Montebello Design Centre is a non profit organization established from a financial and property bequest from Cecil Michaelis. The project is situated in the old farm buildings of the historic site of Montebello in Newlands. The buildings and land have a colourful history, being the birthplace of Ohlssens Brewery and Continental China.
Montebello is a development projected aimed at promoting good local design and using craft for job creation.
The project takes the following form:
- An adult and child education programme for the general public;
- On-site craft and design studios and businesses;
- On-site exhibition areas, shops and a restaurant, a garden nursery, and
- A job creation outreach programme with draft and design in township and rural areas.
Some of the projects were initiated by Montebello, whilst others existed but needed assistance. Montebello provides on-going product development, training and marketing assistance to a wide range of producer groups.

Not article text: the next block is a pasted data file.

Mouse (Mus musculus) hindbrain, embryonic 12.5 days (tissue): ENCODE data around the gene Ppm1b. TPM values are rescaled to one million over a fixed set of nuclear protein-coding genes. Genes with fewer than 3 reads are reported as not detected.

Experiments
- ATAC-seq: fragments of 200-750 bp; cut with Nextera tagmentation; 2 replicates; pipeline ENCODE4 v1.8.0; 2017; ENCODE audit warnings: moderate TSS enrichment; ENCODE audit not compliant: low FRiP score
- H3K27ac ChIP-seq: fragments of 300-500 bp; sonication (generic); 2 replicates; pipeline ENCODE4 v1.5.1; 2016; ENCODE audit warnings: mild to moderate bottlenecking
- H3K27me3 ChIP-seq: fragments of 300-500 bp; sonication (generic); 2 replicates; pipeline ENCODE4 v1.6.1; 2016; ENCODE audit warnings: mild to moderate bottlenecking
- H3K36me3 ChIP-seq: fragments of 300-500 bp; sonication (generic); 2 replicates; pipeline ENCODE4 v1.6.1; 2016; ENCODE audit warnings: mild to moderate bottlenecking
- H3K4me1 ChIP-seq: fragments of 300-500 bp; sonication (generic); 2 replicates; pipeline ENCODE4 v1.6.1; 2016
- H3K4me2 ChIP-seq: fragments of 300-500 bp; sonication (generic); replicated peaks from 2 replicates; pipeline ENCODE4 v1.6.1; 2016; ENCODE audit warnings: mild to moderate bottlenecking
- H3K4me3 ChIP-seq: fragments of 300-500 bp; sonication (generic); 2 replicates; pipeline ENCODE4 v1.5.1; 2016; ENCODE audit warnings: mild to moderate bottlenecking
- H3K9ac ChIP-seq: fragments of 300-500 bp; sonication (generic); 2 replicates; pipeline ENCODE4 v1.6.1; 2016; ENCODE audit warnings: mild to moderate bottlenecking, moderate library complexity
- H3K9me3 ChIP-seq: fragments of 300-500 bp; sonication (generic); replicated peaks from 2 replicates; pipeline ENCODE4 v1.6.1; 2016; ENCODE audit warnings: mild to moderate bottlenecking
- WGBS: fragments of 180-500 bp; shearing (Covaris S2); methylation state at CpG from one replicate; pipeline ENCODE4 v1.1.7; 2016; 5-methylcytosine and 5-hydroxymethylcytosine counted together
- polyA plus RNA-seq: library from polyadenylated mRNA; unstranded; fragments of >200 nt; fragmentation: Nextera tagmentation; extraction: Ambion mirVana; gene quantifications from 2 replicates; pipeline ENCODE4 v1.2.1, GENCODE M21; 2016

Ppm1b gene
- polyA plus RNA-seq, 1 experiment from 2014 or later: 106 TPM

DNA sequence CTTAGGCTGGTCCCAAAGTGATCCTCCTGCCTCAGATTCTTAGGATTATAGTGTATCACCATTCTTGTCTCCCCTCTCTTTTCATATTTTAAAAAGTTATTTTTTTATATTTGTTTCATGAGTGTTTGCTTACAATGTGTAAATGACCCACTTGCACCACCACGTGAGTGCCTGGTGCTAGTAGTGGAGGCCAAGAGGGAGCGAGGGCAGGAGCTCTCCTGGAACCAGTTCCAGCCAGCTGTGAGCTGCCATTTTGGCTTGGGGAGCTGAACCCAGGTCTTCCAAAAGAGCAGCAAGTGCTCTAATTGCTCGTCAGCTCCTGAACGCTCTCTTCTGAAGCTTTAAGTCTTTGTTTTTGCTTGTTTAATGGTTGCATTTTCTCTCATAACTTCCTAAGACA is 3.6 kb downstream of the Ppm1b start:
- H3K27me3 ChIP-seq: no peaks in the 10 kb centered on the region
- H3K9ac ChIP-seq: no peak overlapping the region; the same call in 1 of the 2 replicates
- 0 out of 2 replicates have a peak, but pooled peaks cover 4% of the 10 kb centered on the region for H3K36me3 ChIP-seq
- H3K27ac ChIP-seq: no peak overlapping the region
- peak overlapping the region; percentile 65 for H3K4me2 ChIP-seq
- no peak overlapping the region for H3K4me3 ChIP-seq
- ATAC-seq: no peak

These groups include ceramic works, textile workers, bead, tin, wire and the alien vegetation furniture-making projects and the ‘work from waste’ project. The central Montebello shop offers a wide range of projects made on site and items produced through various outreach programmes.
Classes and courses offered at Montebello include African music and dance, jewellery making, ceramics and painting. The Gardener’s Cottage restaurant is open for breakfasts, lunches and teas as well as for private functions in the evenings by prior arrangement.
The history of Montebello:
The Montebello Estate has an interesting history featuring some prominent Capetonians. The Montebello homestead and stables were built on what was part of Papenboom Estate on land granted to Rutger Mensing in 1764. Mensing was the first brewer in the area, making use of the abundance of fresh spring water. The estate was passed to successive owners before eventually being divided. The portion of the land that became known as Montebello was bought by Daniel Cloete, who built the original house (now used by a school) and ran a renowned brewery.
In 1888, a prominent Capetonian of Swedish descent, Anders Ohlsson, purchased the brewery and associated buildings and stables. Maximillian Michaelis purchased the Montebello estate from Ohlsson in 1919. His son, Cecil, conducted experiments in the old Montebello stables to produce the fine local porcelain that gave birth to the now flourishing South African ceramics industry. Cecil successfully contested attempts to expropriate the land on which the fine stables stand and an adjacent wooded area. His bequest of the land and buildings made the Montebello Design Centre possible.